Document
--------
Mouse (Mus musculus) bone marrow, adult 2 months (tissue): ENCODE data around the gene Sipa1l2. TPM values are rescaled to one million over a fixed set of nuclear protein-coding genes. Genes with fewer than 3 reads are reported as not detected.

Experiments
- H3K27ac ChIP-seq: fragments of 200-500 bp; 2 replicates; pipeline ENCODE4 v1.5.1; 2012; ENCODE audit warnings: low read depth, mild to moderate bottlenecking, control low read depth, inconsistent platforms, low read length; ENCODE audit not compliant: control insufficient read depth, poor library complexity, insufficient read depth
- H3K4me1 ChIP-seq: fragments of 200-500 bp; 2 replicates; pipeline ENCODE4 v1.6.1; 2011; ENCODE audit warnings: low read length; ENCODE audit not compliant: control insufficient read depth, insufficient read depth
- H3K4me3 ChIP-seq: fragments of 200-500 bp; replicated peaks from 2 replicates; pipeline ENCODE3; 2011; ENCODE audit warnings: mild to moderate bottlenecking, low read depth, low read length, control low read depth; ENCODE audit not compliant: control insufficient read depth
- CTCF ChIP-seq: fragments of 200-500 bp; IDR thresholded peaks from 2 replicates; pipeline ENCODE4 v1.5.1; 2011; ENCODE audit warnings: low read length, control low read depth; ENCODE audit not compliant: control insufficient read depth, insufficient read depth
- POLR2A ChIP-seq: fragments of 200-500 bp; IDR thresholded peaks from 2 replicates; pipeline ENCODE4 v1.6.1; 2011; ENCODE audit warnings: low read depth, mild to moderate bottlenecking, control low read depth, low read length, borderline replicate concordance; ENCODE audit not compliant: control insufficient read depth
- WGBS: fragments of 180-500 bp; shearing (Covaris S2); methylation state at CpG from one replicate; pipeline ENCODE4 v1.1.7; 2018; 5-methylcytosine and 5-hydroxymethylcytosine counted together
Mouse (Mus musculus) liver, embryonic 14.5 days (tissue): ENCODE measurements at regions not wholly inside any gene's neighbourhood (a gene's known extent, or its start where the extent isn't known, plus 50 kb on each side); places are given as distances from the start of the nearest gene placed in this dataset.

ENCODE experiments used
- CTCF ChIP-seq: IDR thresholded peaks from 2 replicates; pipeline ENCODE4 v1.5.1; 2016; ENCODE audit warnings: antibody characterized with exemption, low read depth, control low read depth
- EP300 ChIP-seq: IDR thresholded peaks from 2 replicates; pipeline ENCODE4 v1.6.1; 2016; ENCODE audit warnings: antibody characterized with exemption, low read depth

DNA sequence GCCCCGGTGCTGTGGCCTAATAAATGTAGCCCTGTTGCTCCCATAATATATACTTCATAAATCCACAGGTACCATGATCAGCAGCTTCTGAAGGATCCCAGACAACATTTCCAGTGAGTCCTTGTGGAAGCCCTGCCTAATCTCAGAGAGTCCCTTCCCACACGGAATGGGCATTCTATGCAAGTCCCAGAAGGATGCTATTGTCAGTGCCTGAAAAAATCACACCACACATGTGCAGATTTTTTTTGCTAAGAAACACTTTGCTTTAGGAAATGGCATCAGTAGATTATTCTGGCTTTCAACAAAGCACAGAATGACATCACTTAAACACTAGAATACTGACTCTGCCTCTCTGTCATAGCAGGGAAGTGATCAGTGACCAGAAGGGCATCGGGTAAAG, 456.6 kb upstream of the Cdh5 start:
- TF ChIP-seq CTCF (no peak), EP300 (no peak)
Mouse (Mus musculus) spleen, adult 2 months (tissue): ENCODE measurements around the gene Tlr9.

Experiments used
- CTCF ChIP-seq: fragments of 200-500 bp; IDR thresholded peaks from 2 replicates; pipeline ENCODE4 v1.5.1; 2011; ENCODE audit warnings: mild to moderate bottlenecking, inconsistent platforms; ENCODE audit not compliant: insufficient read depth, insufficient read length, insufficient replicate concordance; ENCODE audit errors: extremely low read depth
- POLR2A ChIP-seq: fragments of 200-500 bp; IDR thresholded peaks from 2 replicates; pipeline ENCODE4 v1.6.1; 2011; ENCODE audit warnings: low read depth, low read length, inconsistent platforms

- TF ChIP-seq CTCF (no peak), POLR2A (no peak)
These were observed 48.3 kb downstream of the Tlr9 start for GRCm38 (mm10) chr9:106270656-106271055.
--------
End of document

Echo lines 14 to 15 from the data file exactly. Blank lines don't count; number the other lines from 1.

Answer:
- TF ChIP-seq CTCF (no peak), EP300 (no peak)
Mouse (Mus musculus) spleen, adult 2 months (tissue): ENCODE measurements around the gene Tlr9.